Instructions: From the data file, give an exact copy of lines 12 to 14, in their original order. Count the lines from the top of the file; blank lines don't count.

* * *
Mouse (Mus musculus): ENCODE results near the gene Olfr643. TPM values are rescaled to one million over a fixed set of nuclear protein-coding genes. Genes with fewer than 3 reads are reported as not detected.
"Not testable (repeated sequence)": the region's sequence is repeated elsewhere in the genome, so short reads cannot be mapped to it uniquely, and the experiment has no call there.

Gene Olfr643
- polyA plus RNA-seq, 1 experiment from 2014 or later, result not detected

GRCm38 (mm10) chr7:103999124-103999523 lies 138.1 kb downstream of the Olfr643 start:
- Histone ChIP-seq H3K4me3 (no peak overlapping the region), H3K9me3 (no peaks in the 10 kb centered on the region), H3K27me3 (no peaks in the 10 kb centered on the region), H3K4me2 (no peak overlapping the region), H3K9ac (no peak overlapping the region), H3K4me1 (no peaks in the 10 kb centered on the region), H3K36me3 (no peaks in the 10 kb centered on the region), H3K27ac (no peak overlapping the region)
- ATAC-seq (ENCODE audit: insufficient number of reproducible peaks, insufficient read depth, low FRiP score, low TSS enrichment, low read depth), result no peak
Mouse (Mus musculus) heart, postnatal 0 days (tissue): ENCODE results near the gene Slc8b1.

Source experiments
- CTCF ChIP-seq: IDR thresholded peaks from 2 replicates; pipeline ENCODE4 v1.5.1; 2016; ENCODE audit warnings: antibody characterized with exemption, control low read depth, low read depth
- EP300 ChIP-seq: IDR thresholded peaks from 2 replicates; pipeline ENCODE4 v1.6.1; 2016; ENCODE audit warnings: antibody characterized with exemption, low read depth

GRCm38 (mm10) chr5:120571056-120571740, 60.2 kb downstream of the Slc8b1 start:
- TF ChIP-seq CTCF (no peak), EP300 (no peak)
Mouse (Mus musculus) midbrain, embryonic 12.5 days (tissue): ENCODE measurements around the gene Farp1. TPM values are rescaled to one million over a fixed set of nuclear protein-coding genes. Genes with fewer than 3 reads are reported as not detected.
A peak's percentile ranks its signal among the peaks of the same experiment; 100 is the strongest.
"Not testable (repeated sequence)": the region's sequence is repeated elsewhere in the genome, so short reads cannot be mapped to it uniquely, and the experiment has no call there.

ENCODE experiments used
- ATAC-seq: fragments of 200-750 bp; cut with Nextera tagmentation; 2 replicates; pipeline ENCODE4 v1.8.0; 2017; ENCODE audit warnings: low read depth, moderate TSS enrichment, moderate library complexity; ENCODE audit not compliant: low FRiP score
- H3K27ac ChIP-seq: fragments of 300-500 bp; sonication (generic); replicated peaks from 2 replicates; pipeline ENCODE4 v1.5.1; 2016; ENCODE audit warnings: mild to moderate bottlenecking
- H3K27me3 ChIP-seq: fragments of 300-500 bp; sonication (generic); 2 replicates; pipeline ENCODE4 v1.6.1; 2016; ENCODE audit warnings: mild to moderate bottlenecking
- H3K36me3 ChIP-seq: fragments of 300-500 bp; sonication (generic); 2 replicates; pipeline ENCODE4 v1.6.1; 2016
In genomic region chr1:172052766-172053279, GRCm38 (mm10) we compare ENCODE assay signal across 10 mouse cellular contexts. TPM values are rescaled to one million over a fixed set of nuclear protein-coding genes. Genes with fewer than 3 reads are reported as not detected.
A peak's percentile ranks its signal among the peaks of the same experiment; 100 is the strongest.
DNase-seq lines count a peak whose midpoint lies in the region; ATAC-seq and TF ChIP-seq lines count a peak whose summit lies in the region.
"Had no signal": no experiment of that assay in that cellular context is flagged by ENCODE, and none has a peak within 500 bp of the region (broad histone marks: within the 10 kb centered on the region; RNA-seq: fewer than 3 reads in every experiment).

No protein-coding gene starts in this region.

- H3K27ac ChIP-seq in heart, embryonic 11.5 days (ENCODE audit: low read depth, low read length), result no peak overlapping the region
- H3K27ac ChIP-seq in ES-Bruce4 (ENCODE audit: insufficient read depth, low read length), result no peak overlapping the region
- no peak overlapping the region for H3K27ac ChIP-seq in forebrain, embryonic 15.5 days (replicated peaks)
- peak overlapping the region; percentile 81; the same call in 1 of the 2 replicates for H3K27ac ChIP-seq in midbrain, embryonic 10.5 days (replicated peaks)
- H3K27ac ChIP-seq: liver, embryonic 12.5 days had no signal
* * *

GRCm38 (mm10) chr5:120571056-120571740, 60.2 kb downstream of the Slc8b1 start:
- TF ChIP-seq CTCF (no peak), EP300 (no peak)
Mouse (Mus musculus) midbrain, embryonic 12.5 days (tissue): ENCODE measurements around the gene Farp1. TPM values are rescaled to one million over a fixed set of nuclear protein-coding genes. Genes with fewer than 3 reads are reported as not detected.